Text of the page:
Decades ago, the distinguished Lincoln biographer David Herbert Donald coined the phrase “getting right with Lincoln” to describe the impulse people feel to appropriate Lincoln for their own political agendas. Anyone who has watched Barack Obama, who as a senator wrote an essay for Time magazine entitled “What I See in Lincoln’s Eyes” and swore the oath of office as president on Lincoln’s Bible, will be familiar with the phenomenon. Democrats like to claim Lincoln as, in effect, the first Big Government liberal, while Republicans tout him as the founder of their party.
But the reflex identified by Donald isn’t universally felt. A portion of the Right has always hated Old Abe. It blames him for wielding dictatorial powers in an unnecessary war against the Confederacy and creating the predicate for the modern welfare state, among sundry other offenses against the constitutional order and liberty.
The anti-Lincoln critique is mostly, but not entirely, limited to a fringe. Yet it speaks to a longstanding ambivalence among conservatives about Lincoln. A few founding figures of this magazine were firmly in the anti-Lincoln camp. Libertarianism is rife with critics of Lincoln, among them Ron Paul and the denizens of the fever-swamp at LewRockwell.com. The Loyola University Maryland professor Thomas DiLorenzo has made a cottage industry of publishing unhinged Lincoln-hating polemics. The list of detractors includes left-over agrarians, southern romantics, and a species of libertarians — “people-owning libertarians,” as one of my colleagues archly calls them — who apparently hate federal power more than they abhor slavery. They are all united in their conviction that both in resisting secession and in the way he did it, Lincoln took American history on one of its great Wrong Turns.
The conservative case against Lincoln is not only tendentious and wrong, it puts the Right crosswise with a friend. As I argue in my new book, Lincoln Unbound
, Abraham Lincoln was perhaps the foremost proponent of opportunity in all of American history. His economics of dynamism and change and his gospel of discipline and self-improvement are particularly important to a country that has been stagnating economically and suffering from a social breakdown that is limiting economic mobility. No 19th-century figure can be an exact match for either of our contemporary competing political ideologies, but Lincoln the paladin of individual initiative, the worshiper of the Founding Fathers, and the advocate of self-control is more naturally a fellow traveler with today’s conservatives than with progressives.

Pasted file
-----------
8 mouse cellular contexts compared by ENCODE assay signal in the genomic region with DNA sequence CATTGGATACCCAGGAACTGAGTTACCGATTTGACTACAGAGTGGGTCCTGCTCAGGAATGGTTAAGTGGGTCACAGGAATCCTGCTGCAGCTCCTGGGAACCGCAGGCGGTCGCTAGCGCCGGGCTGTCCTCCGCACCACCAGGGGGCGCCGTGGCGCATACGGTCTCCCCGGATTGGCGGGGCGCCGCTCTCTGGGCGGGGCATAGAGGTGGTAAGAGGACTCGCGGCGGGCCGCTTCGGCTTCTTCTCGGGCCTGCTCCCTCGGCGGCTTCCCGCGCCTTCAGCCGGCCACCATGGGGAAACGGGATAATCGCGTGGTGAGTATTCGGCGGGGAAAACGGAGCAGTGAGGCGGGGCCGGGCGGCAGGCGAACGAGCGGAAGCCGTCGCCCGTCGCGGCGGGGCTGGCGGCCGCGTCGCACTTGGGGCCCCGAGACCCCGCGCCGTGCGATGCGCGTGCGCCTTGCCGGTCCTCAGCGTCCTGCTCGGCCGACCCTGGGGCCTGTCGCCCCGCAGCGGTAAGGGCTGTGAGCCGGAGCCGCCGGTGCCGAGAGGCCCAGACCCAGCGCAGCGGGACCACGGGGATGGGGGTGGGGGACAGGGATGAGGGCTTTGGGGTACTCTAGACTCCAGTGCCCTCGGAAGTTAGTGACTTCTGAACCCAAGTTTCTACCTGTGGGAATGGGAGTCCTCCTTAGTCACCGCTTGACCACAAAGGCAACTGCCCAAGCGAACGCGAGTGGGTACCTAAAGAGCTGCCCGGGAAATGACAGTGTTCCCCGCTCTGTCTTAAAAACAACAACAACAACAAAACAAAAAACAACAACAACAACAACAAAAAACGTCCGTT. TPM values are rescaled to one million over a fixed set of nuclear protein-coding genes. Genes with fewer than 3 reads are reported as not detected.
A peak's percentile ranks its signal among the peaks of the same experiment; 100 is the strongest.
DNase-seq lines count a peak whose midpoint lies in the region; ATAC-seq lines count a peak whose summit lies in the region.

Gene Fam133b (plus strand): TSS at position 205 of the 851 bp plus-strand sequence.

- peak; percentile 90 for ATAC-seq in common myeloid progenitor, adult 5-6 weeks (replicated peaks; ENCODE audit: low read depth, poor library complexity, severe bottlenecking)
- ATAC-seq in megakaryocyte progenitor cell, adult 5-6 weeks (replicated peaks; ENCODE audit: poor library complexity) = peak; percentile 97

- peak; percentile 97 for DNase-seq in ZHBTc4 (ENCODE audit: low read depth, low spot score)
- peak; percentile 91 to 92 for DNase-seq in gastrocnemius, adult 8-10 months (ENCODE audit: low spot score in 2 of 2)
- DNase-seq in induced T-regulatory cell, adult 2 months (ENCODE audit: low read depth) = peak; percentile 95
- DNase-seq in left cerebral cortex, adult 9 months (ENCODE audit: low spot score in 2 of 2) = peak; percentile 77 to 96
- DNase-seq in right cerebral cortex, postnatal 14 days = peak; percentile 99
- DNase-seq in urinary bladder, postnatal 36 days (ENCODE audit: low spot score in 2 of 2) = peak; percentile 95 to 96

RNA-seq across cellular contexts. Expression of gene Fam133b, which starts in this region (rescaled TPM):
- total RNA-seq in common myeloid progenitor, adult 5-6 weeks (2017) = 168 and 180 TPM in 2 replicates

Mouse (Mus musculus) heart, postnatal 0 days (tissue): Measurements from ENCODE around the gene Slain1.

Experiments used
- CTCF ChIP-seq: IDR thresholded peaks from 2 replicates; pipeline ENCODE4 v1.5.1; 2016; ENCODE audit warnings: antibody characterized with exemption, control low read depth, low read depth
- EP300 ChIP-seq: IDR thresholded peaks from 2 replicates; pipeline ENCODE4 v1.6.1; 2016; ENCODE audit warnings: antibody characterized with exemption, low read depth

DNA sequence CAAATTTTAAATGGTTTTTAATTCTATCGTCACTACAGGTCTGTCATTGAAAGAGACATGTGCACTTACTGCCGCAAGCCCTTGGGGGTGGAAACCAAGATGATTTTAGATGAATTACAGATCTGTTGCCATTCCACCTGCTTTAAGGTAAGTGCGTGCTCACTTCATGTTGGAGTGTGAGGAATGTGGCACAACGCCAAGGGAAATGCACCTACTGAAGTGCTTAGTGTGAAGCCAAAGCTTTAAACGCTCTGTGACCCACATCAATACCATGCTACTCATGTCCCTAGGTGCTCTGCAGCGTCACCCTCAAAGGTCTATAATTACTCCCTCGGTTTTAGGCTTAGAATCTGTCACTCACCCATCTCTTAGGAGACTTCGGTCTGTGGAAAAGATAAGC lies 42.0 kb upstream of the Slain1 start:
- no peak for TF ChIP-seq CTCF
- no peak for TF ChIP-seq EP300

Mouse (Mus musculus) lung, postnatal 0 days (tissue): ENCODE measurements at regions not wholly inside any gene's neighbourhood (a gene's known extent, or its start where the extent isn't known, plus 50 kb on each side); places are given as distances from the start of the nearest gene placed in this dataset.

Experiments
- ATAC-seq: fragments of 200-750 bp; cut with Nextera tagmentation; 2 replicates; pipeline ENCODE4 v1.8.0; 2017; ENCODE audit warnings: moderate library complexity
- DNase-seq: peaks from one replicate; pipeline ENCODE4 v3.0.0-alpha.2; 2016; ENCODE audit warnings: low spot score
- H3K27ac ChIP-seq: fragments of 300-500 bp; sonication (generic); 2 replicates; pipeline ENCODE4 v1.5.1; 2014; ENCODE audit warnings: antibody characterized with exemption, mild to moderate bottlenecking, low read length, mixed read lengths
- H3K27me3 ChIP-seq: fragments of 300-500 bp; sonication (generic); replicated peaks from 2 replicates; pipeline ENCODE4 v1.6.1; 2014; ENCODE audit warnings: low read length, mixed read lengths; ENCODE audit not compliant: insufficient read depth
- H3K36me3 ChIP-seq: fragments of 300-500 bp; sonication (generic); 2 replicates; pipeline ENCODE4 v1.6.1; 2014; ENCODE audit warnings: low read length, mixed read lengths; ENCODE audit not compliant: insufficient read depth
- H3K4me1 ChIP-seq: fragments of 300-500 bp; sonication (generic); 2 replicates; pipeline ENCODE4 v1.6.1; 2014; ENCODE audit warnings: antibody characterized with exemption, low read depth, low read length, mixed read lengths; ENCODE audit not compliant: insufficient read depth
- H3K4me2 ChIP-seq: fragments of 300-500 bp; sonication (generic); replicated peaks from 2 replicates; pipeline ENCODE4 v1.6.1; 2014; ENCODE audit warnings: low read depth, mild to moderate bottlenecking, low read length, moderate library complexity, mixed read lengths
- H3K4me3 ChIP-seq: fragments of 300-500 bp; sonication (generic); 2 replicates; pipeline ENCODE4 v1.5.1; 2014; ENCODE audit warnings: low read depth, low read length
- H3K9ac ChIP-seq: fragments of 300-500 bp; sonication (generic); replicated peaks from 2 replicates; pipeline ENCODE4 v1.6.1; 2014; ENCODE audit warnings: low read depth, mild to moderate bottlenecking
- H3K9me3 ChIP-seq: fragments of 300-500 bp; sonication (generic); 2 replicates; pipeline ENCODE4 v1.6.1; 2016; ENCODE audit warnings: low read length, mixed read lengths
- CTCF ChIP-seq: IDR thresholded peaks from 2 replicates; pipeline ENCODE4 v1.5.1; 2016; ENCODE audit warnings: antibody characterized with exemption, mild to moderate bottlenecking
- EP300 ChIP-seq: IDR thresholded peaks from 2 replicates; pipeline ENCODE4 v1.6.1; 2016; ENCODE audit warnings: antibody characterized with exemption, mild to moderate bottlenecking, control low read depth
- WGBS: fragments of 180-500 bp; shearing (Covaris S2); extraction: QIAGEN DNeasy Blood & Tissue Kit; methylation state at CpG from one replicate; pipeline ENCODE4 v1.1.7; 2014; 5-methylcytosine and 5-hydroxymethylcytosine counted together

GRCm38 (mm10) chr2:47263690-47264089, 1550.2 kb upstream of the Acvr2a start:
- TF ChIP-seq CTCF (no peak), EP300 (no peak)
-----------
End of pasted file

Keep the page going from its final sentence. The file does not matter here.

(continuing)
In Lincoln Unbound, I make the positive case for Lincoln, but here I want to act as a counsel for the defense. The debate over Lincoln on the Right is so important because it can be seen, in part, as a proxy for the larger argument over whether conservatism should read itself out of the American mainstream or — in this hour of its discontent — dedicate itself to a Lincolnian program of opportunity and uplift consistent with its limited-government principles. A conservatism that rejects Lincoln is a conservatism that wants to confine itself to an irritable irrelevance to 21st-century America and neglect what should be the great project of reviving it as a country of aspiration.
The fundamental critique of Lincoln is that he was “the Great Centralizer,” as columnist and George Mason economist Walter Williams puts it. He earned this pejorative sobriquet, first and foremost, by resisting secession, which “remained a reserved right of the states,” in the words of Thomas Woods in his Politically Incorrect Guide to American History. In defending secession, Lincoln-haters often revert to the brilliant 19th-century South Carolina politician and thinker John C. Calhoun, although he’s a dubious source of wisdom about the Constitution. (I draw particularly on the excellent work of Thomas Krannawitter in his Vindicating Lincoln and Daniel Farber in his Lincoln’s Constitution in what follows.)
Calhoun didn’t want to preserve the constitutional order, but to change it to afford even more protections for the slave states. Historian Richard Hofstadter called him “The Marx of the Master Class.” He disdained the Federalist Papers. Believing that the Constitution represented only a loose “compact” between the states, he thought the country had gone wrong from the very first Congress, which had set the country on a nationalist path “from which it has never yet recovered.” He wanted to substitute his own constitutional scheme — involving nullification by the states under his doctrine of “concurrent majority” — for that of the Founders.
Calhoun’s theories got a test run in the Nullification Crisis of the early 1830s, when South Carolina “nullified” the so-called 1828 Tariff of Abominations before backing down in the face of President Andrew Jackson’s fierce reaction (a compromise was forged over tariff policy). Then came the South’s secession after Lincoln’s election in 1860, which was defended in Calhounite terms by Jefferson Davis himself. He said “that each State was, in the last resort, the sole judge as well of its wrongs as of the mode and measure of redress. Indeed, it is obvious that under the law of nations this principle is an axiom as applied to the relations of independent sovereign States, such as those which had united themselves under the constitutional compact.”